Two Cheers for Democracy, first published by Edward Arnold 1951, contains essays, articles and broadcasts written by E. M. Forster between 1936 and 1951.
The opening section, "The Second Darkness," concentrates on the war which began for Great Britain in 1939, though earlier elsewhere, and which is still going on. Subjects such as Anti-Semitism, the Nazis, Liberty, the Censorship are here discussed. The climate is political [...].
The second section, "What I Believe," covers the same period as the first and sometimes the same subjects, but its climate is ethical and aesthetic. It opens with an essay which may be regarded as a key to the book. [E. M. Forster, Two Cheers for Democracy (Harmondsworth: Penguin, 1965) 11.]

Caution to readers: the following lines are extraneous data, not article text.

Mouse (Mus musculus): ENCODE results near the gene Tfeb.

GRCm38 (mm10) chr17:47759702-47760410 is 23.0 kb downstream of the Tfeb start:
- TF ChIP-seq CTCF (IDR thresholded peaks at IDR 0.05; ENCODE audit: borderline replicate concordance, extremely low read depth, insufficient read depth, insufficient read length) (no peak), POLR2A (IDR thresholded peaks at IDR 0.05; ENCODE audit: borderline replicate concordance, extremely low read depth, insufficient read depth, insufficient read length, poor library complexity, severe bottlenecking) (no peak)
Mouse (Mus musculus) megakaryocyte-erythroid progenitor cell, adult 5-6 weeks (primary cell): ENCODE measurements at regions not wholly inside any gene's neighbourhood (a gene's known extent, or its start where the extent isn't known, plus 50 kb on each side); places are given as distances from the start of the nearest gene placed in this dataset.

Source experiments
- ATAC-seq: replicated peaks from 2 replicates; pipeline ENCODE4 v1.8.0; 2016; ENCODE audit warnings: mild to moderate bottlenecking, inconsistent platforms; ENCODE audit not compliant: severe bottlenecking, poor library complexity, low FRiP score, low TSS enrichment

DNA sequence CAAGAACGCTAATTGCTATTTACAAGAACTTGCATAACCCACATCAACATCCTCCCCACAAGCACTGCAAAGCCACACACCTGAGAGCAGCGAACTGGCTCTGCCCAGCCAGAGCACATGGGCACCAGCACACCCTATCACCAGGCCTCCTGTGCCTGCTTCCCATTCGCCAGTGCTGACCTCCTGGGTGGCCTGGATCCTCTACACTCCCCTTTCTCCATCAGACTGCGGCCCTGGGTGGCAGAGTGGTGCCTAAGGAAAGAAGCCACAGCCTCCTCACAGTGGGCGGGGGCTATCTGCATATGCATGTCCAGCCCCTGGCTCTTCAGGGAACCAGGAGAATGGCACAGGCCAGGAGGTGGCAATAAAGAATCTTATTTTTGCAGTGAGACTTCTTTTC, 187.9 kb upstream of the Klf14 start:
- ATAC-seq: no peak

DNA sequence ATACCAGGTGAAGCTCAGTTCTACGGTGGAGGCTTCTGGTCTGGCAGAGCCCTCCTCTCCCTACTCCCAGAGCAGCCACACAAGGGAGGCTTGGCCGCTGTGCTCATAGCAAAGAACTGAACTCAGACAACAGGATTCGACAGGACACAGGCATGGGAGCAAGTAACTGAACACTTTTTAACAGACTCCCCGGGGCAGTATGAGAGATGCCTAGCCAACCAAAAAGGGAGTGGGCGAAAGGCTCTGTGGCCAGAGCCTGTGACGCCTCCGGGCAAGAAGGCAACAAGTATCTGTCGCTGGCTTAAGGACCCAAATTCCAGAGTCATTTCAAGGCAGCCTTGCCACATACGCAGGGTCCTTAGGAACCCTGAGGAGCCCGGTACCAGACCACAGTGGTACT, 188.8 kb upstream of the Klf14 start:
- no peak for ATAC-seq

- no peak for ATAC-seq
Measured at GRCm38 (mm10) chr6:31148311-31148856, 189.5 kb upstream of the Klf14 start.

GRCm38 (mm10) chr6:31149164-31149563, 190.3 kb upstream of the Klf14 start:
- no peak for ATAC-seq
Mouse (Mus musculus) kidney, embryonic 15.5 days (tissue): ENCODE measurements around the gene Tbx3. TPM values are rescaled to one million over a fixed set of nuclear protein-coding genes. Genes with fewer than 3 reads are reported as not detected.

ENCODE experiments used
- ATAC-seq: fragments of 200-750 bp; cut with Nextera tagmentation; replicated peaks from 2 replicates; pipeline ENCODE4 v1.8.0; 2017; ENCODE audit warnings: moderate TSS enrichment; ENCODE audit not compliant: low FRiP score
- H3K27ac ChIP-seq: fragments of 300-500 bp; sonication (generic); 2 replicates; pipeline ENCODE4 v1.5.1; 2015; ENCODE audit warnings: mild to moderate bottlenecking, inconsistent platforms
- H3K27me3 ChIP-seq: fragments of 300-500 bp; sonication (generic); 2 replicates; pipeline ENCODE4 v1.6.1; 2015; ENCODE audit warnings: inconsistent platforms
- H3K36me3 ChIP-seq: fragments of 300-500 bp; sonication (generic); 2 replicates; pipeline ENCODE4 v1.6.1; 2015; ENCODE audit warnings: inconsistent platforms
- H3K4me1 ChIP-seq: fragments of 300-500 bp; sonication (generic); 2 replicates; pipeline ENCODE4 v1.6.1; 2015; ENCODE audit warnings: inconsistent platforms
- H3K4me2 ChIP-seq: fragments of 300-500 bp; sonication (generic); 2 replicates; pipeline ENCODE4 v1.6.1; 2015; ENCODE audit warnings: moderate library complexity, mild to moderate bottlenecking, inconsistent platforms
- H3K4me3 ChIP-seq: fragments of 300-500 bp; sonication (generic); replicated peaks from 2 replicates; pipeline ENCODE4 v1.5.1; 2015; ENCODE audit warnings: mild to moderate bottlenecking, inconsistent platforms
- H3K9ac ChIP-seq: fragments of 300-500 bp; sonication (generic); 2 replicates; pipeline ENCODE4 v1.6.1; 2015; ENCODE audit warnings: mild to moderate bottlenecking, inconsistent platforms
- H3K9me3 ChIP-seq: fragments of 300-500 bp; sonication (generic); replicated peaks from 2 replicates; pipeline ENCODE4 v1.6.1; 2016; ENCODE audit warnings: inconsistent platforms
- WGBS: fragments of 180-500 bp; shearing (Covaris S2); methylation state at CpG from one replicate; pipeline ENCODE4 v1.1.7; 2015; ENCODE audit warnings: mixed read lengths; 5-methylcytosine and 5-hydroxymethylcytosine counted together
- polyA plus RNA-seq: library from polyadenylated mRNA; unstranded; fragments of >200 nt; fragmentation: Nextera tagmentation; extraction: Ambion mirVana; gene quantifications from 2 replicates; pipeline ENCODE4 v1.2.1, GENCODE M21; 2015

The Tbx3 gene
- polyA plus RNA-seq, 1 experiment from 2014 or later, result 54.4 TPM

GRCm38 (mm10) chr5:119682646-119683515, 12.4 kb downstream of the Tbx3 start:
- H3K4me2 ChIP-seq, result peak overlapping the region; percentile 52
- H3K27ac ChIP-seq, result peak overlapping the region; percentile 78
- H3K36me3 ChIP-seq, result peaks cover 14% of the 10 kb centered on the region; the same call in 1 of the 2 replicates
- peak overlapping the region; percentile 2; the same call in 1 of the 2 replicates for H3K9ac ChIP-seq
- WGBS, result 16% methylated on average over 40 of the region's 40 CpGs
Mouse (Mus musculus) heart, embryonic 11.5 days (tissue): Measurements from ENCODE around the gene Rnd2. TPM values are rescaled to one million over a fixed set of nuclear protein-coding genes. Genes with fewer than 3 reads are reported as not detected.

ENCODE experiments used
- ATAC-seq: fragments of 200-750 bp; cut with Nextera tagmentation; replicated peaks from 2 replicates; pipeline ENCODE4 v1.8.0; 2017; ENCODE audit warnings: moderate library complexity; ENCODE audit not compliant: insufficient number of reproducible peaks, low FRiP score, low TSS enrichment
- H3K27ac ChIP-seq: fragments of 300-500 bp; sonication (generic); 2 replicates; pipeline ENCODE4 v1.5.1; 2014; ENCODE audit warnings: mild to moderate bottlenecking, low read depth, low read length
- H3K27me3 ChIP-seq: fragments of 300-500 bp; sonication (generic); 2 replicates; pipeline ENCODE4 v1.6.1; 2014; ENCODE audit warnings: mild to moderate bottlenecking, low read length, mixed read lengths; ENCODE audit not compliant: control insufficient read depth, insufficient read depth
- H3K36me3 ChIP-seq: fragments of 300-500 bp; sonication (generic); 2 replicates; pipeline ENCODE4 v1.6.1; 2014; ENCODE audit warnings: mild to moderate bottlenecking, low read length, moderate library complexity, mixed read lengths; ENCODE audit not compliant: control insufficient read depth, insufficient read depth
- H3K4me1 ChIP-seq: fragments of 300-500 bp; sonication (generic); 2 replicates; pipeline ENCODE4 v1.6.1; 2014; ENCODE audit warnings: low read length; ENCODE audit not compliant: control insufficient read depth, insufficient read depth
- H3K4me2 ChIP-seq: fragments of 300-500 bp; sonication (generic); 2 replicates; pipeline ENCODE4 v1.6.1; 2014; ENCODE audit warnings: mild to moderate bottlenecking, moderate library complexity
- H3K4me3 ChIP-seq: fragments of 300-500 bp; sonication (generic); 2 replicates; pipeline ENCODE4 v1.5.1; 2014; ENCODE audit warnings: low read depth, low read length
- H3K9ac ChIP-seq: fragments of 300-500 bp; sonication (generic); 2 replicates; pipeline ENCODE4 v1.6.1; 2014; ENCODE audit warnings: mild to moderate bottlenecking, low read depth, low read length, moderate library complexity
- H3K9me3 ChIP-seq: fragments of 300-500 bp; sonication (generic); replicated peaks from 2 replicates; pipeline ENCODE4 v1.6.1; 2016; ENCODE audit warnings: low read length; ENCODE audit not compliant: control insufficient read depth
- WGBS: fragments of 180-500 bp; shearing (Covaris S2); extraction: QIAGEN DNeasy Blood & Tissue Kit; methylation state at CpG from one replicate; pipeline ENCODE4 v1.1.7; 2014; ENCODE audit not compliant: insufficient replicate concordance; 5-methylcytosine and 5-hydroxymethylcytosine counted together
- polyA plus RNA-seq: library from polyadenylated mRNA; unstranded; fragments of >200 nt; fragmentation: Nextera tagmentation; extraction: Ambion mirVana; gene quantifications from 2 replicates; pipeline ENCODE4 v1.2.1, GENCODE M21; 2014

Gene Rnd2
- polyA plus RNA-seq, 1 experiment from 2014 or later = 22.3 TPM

Forster splits the second section into three parts: "Art in General," "The Arts in Action" and "Places." The first section is not only political but also, at times, philosophical--first questioning but then, most often, supporting the thoughts and believes of the great liberal individualist E. M. Forster. This seemed necessary in World War II. In 1951, Forster has gained hope again. He writes: "Human life is still active, still carrying about with it unexplored riches and unused methods of release. The darkness that troubles us and tried to degrade us may thin out" (TC 12).